3. How long does it take after exposure to COVID-19 to develop symptoms?
The time between exposure to COVID-19 and the moment when symptoms start is commonly around five to six days but can range from 1 – 14 days.
4. If I travel, what steps should I take to help reduce my chances of getting sick?
5. Should travelers wear face masks or coverings?
In the context of the COVID-19 pandemic, CDC recommends that everyone wear a cloth face covering over their nose and mouth when in the community setting, including during travel if they must travel. This as an additional public health measure people should take to reduce the spread of COVID-19 in addition to (not instead of) social distancing, frequent hand cleaning and other everyday preventive actions. A cloth face covering is not intended to protect the wearer but may prevent the spread of virus from the wearer to others. This would be especially important if someone is infected but does not have symptoms. Medical masks and N-95 respirators are still reserved for healthcare workers and other first responders, as recommended by current CDC guidance.
6. Is it safe to travel to visit family or friends?
CDC recommends you stay home as much as possible and practice social distancing. Traveling to visit friends and family increases your chances of getting and spreading COVID-19. It is possible for someone to have COVID-19 and spread it to others, even if they have no symptoms. Getting infected may be especially dangerous if you or your loved ones are at higher risk for severe complications from COVID-19. People at higher risk for complications need to take extra precautions.
Although it can be hard to remain apart from loved ones during challenging or stressful times, try to connect with them in other ways, using video chats or phone calls.
7. Should I cancel my international trip?
CDC recommends that travelers avoid all nonessential international travel because of the COVID-19 pandemic. Some health care systems are overwhelmed and there may be limited access to adequate medical care in affected areas. Many countries are implementing travel restrictions and mandatory quarantines, closing borders, and prohibiting non-citizens from entry with little advance notice. Airlines have cancelled many international flights and in-country travel may be unpredictable. If you choose to travel internationally, your travel plans may be disrupted, and you may have to remain outside the United States for an indefinite length of time.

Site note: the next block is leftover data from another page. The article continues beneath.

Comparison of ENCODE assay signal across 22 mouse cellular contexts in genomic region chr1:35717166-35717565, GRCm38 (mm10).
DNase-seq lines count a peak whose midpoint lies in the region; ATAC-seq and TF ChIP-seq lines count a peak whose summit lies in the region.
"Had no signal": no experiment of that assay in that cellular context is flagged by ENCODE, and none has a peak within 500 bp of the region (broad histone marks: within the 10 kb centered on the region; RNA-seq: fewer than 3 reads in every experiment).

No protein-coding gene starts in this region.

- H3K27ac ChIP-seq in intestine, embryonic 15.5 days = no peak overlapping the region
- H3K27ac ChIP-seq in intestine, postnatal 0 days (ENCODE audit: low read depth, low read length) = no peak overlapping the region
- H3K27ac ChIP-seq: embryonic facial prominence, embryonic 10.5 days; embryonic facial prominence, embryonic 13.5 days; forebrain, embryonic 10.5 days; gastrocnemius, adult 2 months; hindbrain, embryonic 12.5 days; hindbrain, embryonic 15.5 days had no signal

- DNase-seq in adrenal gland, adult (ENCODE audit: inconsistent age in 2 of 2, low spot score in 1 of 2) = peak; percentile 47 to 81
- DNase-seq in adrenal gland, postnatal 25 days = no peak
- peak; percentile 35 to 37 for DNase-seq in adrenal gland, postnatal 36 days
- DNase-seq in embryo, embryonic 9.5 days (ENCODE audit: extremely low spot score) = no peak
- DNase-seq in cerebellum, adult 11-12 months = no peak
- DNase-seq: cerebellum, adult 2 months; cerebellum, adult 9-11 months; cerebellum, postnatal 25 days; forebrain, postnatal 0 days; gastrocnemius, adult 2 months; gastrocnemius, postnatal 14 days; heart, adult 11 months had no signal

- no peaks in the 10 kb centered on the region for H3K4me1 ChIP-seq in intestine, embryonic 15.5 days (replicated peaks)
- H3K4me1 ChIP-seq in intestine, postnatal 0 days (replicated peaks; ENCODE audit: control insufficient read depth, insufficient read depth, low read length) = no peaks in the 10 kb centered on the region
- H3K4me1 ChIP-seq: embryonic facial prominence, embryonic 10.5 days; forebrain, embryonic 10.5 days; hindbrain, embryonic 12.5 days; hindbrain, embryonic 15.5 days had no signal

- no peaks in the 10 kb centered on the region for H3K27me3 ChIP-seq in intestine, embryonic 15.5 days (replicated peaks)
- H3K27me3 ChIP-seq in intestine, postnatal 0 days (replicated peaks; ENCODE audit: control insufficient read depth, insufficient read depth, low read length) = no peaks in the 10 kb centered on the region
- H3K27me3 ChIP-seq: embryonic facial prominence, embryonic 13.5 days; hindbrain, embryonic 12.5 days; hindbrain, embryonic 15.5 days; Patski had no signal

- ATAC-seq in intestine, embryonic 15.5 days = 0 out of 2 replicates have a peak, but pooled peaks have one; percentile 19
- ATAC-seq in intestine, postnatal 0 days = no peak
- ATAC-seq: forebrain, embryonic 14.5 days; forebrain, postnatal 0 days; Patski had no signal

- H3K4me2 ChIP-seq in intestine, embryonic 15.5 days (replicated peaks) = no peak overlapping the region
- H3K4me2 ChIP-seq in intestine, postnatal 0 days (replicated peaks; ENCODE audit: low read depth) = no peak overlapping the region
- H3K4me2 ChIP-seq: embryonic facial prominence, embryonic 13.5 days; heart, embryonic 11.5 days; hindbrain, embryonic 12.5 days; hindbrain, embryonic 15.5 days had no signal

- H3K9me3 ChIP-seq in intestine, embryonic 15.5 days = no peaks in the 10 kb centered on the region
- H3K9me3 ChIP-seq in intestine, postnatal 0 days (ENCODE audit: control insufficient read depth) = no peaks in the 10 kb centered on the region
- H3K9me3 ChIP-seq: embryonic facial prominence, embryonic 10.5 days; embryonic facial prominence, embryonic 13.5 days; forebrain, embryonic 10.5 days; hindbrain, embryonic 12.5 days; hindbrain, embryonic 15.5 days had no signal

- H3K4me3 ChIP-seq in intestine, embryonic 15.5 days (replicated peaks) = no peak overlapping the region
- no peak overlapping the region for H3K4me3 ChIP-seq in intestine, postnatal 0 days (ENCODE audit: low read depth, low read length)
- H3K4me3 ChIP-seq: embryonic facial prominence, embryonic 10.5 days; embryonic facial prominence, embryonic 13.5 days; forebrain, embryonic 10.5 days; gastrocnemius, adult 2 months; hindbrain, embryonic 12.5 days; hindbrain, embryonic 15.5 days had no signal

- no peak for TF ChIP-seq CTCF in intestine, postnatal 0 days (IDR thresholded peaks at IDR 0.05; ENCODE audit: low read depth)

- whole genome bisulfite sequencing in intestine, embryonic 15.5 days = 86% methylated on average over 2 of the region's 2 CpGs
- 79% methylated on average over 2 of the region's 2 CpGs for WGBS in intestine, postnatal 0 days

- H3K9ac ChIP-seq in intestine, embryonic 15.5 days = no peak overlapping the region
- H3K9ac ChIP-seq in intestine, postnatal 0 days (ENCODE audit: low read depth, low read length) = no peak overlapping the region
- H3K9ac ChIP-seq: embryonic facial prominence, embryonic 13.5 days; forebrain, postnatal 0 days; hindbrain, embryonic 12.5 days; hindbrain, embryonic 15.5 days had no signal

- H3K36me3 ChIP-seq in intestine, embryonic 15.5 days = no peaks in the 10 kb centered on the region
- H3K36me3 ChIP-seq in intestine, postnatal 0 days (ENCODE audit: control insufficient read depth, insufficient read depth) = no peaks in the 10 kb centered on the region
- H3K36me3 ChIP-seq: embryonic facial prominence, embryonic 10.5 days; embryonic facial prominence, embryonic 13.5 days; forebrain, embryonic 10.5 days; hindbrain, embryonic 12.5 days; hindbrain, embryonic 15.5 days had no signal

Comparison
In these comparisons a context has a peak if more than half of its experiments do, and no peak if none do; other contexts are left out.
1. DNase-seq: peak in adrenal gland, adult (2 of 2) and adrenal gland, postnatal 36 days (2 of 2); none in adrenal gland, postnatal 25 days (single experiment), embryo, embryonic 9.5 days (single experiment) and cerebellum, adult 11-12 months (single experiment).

CDC also recommends all travelers defer all cruise ship travel worldwide.
8. What can I expect when departing other countries?
Some countries are conducting exit screening for all passengers leaving their country. Before being permitted to board a departing flight, you may have your temperature taken and be asked questions about your travel history and health.
9. What is the risk of getting Covid-19 on an airplane?
Because of how air circulates and is filtered on airplanes, most viruses and other germs do not spread easily. Although the risk of infection on an airplane is low, try to avoid contact with sick passengers, avoid touching your eyes, nose or mouth with unwashed hands, and wash your hands often with soap and water for at least 20 seconds or use hand sanitizer that contains at least 60% alcohol.
10. My flight is canceled, should I still go to the airport?
No. Please check flight status and contact Customer Service or your travel agent.